I think we have overstretch our ability to spend in the last few decades and we end up spend to the point that we have huge debt burden (which reduced current consumption). But the interesting thing is, when everybody try to cut debt (include cooperate), nobody will be successful as what everybody spend is what everybody gets in the end and we will end up facing long term over-capacity because economic system only get use to our old spending habit, which is what happen right now. (However, as proven by WW2, it appears a effective way to stimulate growth again is by a war as it destroy whole bunch of excessive capacity and the rebuild process force people to spend money, but I am sure nobody want a war because of thatsf-surprised)

One way we can make sure a sustainable future is the factor in the cost of destroying the environment and people's health via a special type of tax call Pigovian tax, but just like all other tax. People hate it sf-yell

Added later:
Congratulation for the 1000 post Loonie !

February 19, 2015
9:39 pm
Loonie
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thanks for the thoughts and the congratulations, Jon. I didn't even realize I'd hit 1000 posts. sf-surprised
But, since I have, is there a prize???sf-laughsf-laugh

Interesting.
I'd never heard of a Pigovian tax. At first, I laughed, as it sounded like a tax for being a "pig", using up more than our share of resources. But on further search, I see it is named after someone who had the possibly unfortunate name, in this context, of Pigo. I suppose this would be along the lines of the recycling fee that we pay in Ontario when we buy technology, mandated by govt. As you say, it's very unpopular.
Another option is something like Bullfrog Power, also in Ontario, where you voluntarily pay a little extra to support alternative electrical power sourcing in paying your bill.
Do you think, then, that things like this count as "spending" for GDP purposes, and therefore could help with the current problem?

February 21, 2015
1:36 pm
Norman1
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Loonie said
...
Still, though, absolute disaster has befallen some countries and ruined their economies. Do we really have the right to think we are perpetually exempt? I would not want to be a Greek right now. I remember traipsing around Europe as a young adult and arriving in Italy and carrying around bundles of 1000s of Lira which were worth only a few dollars because of devaluation. I would not have wanted to be an Italian then.
...

I don't think we are exempt. I just think we will trip, fall, recover, and continue. Things here are not the same as in Greece and Italy. Illegal tax evasion is not a national pastime here. We enjoy hockey instead.sf-laugh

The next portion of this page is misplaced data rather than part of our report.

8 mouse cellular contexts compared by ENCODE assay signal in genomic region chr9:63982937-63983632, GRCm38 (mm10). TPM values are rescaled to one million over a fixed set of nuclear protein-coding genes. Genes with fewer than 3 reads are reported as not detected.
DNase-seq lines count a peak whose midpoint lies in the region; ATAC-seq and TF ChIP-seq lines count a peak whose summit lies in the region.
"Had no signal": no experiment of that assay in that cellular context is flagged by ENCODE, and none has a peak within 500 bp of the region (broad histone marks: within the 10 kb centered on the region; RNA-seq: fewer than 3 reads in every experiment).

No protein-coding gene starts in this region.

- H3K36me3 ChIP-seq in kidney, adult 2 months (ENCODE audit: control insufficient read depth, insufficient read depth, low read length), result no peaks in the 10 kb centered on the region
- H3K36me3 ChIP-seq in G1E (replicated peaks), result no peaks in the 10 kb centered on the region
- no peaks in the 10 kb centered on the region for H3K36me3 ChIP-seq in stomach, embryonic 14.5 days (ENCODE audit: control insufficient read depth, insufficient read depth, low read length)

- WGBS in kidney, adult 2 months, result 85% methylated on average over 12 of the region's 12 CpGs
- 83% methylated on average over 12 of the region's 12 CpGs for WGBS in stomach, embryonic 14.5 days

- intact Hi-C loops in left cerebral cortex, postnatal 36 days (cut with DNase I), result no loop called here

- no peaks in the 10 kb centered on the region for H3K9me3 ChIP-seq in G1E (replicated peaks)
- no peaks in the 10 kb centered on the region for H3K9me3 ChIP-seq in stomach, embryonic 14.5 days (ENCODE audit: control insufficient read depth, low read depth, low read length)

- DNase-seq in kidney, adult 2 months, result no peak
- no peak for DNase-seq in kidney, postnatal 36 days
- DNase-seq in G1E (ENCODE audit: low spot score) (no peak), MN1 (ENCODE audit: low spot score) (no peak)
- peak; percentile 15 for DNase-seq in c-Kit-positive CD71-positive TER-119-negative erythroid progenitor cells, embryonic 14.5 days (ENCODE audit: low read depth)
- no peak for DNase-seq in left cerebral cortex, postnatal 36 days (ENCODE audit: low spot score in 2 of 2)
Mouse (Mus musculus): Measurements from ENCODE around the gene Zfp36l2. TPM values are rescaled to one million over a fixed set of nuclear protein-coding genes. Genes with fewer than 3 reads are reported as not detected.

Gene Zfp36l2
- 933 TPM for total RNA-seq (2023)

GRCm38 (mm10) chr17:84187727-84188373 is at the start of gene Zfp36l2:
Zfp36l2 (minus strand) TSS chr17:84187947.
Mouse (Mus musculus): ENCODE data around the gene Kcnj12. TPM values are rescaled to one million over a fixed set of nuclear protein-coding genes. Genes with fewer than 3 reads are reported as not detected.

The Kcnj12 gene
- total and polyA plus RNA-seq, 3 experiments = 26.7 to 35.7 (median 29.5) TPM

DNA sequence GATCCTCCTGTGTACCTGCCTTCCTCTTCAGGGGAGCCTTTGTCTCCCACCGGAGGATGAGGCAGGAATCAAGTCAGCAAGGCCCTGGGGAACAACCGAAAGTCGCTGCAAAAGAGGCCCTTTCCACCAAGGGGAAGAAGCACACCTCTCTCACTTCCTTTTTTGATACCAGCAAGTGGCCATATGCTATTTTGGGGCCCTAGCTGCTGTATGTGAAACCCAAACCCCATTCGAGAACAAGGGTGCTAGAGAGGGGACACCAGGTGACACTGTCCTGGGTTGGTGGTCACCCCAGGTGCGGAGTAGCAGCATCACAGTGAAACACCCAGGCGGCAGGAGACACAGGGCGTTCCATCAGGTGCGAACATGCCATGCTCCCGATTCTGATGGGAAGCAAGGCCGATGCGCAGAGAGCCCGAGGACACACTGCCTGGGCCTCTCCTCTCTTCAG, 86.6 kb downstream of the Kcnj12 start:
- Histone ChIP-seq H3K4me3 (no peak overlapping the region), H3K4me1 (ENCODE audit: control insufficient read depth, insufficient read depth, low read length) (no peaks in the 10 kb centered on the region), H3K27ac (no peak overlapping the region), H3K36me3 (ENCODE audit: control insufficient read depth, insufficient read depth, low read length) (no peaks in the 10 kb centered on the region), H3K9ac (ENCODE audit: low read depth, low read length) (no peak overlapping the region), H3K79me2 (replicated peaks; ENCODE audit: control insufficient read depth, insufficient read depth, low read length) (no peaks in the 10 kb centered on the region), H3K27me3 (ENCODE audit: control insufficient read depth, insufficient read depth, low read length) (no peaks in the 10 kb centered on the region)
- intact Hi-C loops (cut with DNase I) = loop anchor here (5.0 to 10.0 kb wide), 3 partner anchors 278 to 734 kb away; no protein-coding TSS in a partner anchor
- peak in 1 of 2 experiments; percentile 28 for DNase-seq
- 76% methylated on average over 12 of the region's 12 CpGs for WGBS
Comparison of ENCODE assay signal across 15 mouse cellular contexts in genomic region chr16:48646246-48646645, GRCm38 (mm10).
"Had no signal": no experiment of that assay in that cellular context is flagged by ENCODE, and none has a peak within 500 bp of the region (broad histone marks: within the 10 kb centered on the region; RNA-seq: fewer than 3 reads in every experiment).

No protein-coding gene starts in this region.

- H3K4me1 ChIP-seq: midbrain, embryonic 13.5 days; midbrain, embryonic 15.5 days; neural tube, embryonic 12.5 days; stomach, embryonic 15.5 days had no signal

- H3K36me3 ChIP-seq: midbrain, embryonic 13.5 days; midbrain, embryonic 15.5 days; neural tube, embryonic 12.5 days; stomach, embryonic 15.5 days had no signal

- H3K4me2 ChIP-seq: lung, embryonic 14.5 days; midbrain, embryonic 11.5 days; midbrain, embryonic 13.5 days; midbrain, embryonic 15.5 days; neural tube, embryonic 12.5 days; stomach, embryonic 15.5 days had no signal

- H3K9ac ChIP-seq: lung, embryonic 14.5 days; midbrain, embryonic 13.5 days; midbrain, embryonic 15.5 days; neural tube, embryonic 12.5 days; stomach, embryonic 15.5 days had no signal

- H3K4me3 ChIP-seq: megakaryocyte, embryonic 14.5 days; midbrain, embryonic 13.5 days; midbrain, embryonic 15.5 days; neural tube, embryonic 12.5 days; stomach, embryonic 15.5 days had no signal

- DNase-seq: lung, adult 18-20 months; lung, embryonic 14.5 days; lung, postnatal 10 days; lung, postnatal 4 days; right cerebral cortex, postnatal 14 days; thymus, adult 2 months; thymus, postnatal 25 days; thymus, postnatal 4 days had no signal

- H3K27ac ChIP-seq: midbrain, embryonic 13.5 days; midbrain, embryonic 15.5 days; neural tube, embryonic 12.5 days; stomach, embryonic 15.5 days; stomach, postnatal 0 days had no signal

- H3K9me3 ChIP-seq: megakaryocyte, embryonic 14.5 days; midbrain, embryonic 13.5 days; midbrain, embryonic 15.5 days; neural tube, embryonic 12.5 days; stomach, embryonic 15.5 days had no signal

...
It's not clear to me that we have fully recovered from 2008, especially with these scary high debt levels. "Recovery" is still fragile. There is the risk of relapse and longterm seriously bad news. WW1 was set off by a single unexpected incident although the conditions were ripe. Are we not in a similar situation economically? If the deck of cards on which the economy is built (unsecured debt) starts to collapse, we are all in very deep doo-doo. The major argument I can see against this is that none of the players can yet afford to push this button, but they might in my lifetime as other economies strengthen.
...

We have debt. But, not as serious as Greece or Italy. That people are voicing concern with what debt we do have is a good sign that we won't end up like Greece or Italy.

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But, to be honest, I can't afford another 10-15 years like the ones you have outlined in the chart covering the Great Depression and 2008. It would be interesting to see dividend charts from these periods if such exist. Perhaps that's a more reliable route?
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That's the risk one is taking on in return for the kinds of returns that come from equity investing. I think those numbers are total returns, including dividends. I'll see if there are separate numbers for just dividends.

Much to ponder. I appreciate that it may indeed be a case of assessing the odds. I think one of the big problems is that most of us are very poorly educated in matters of finance and international finance in particular. I have lots of years of formal education behind me from some very distinguished institutions, but never did anyone insist that I learn anything about this. And it seems that even the people who did learn this don't have the answers.
...

Having the answers would be good. The next best thing is being able to figure out the answers when the time comes. I think to date we have been able to pull the latter off.

July 12, 2020
5:55 am
Bill
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I have various investment accounts at CIBC, RBC & TD discount brokerage entities. I've got increasing amounts just sitting in the accounts in cash, I've no interest in any investments or savings vehicles at the moment, so I just let it sit there earning zero.

Anyone know if I've CDIC coverage for these amounts? CDIC site does not list, for example, CIBC Investor's Edge.

(Sorry for reviving this old thread but it's never been obvious on this site how to start new threads, at least to me, something I only do infrequently anyway.)

July 12, 2020
7:09 am
Norman1
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Bill said

Anyone know if I've CDIC coverage for these amounts? CDIC site does not list, for example, CIBC Investor's Edge.

(Sorry for reviving this old thread but it's never been obvious on this site how to start new threads, at least to me, something I only do infrequently anyway.)

I wrote answer in new topic Insurance of cash balances in discount broker accounts.